I have mantras. Which is funny, because I’ve never been much of a “mantra” person. They seem too abstract and “wishful thinking” for me. I like physicality and results. But that’s stupid. Mantras are great, and as a coupling to the physical efforts of running, they are immeasurably valuable. Running, as has been said many times before, is probably as much mental as it is physical.
With a new job and new schedule for running, I found myself repeating the mantra, Never Get Comfortable, primarily when I wake up at 5:45 to get ready to run. Basically to get me out the door, but I’ve found it also extends to many other facets of running. Let’s talk about the great wall of getting out the door first.
At 5:45 am there are many reasons to NOT run. There is that absurdly heavy warmth of sleep embodied by a soft bed, leaded eyes and a temperature controlled house. There are the running shoes that have not yet been put on or the call to slowly ease into the day instead of the slap in the face that is training in the pitch dark. Yes, there is the comfort of all that. Which is why the best thing you can do is NEVER GET COMFORTABLE. For me, at least, it keeps me on my program.
The alarm goes off, the day’s first insult, and before the idea can even get in my head to slowly rise from slumber, I say to myself, “Don’t get comfortable.” And before I know it, the covers are off and I’m struggling to squeeze on my tights as I force myself awake and out the door. Once I’m up, I’m good. Once I fight the urge to relax and stay warm, I’m good. I WILL run. All it takes is getting uncomfortable, so I can get into the run, feel the rewards, and eliminate all potential regret of NOT running. It’s AFTER the run I can go back to being comfortable.
Then there is the comfort (relative, obviously) DURING the run. Mind you, this doesn’t apply to recovery/preparation days where you are supposed to be comfortable, but instead during workouts, during those moments that the strain of the effort seems too much to bear and all you desire is getting back to running “comfortably”, just enjoying the experience.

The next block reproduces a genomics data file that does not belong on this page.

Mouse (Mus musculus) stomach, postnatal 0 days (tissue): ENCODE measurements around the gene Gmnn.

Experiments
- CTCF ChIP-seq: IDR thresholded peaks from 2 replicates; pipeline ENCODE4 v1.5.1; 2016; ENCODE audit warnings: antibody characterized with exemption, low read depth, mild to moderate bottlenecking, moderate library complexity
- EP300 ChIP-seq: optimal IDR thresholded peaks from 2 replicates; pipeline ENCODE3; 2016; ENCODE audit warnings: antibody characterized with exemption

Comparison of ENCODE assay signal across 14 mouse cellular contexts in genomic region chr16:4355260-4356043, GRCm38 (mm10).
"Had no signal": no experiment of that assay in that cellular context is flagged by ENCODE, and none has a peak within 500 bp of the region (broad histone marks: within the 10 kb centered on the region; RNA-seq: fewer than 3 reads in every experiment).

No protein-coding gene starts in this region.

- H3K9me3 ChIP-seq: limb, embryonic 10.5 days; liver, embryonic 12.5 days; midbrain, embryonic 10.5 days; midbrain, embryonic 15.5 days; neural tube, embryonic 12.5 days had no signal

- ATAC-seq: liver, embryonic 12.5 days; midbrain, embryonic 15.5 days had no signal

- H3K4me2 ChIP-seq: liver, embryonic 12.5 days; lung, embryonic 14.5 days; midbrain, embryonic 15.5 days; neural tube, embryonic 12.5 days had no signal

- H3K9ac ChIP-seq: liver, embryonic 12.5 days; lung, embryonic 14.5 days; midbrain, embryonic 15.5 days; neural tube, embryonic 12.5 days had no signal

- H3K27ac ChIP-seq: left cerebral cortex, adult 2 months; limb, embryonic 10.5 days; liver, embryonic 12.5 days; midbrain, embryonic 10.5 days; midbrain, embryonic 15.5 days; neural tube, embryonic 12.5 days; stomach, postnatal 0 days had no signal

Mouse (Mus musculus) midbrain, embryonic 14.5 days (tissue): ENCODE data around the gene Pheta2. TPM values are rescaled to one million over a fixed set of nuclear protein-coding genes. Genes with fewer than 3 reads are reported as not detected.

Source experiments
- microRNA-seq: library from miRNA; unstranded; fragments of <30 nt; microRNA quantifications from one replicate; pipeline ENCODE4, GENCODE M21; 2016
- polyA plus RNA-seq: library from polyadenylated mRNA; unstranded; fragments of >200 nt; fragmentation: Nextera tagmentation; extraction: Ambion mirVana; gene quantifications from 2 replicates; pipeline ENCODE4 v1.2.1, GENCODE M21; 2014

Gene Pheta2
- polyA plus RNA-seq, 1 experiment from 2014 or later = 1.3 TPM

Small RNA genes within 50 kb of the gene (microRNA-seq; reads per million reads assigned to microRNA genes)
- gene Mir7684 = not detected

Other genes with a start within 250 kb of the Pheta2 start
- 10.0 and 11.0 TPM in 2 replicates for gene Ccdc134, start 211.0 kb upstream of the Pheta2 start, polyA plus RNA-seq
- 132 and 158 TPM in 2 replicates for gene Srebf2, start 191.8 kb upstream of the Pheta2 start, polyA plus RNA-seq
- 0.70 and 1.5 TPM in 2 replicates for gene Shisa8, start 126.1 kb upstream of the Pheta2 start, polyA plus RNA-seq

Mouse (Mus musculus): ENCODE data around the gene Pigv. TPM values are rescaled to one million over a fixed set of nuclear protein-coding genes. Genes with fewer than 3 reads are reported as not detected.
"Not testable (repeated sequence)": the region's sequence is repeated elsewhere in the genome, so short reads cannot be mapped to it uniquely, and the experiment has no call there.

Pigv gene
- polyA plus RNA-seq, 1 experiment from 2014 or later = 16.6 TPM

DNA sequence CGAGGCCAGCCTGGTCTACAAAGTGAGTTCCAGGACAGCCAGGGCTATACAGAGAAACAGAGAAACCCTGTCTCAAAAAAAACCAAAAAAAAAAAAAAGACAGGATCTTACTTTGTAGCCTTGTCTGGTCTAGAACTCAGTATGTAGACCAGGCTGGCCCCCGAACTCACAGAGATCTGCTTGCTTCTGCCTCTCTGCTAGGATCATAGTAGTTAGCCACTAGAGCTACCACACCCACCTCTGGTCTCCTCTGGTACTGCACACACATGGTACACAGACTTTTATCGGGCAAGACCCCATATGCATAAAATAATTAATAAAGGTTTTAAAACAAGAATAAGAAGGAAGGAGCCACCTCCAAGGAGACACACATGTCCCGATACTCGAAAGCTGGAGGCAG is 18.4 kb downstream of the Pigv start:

Yesterday I had a tough speed workout on my program. After 3 miles of warmup, I was to run 3 miles at Marathon Goal Pace, into 2 miles at 1/2 marathon pace, into 1 mile at 10k pace. That is HARD. It’s hard because even though the distances decrease further into the run, changing gears becomes that much harder as the accumulation of the effort builds and builds, so the last mile takes an incredible amount of physical and mental concentration, taking you into places that are the furthest thing from comfortable.
Admittedly, as I neared the end of the 2 miles at 1/2 marathon pace I started to doubt myself, doubt my ability to change gears, doubt my ability to run the entire last mile. I debated getting comfortable. The siren call of backing off and notching up the shortened workout to early training and prepping for the next day sang in my head, loudly.
Then I told myself. DON’T GET COMFORTABLE.
And I ran past the mile marker, doing whatever I could to change gears going into the last mile. And even after changing gears, the distance of that mile wore on me and I found myself almost instinctually backing off ever so slightly, letting my body run more smoothly, letting my legs turn over quickly but not AS quickly, and immediately I reminded myself, DON’T GET COMFORTABLE, instantly forcing my body into a state of tension and consciously quickening my leg turnover.
I ran the fastest mile of the session, despite not feeling as if I was holding on.
The mantra wins again.
Let’s face it, running is NOT comfortable. You can do it enough so that certain paces feel relatively “comfortable”, but the comfort of running will never compare to a soft bed, warm blanket and rested eyes.
However, the comforting feeling that comes from completing a run, beating through a seemingly impossible workout, or pushing past absurd limits is unparalleled.
Never Get Comfortable.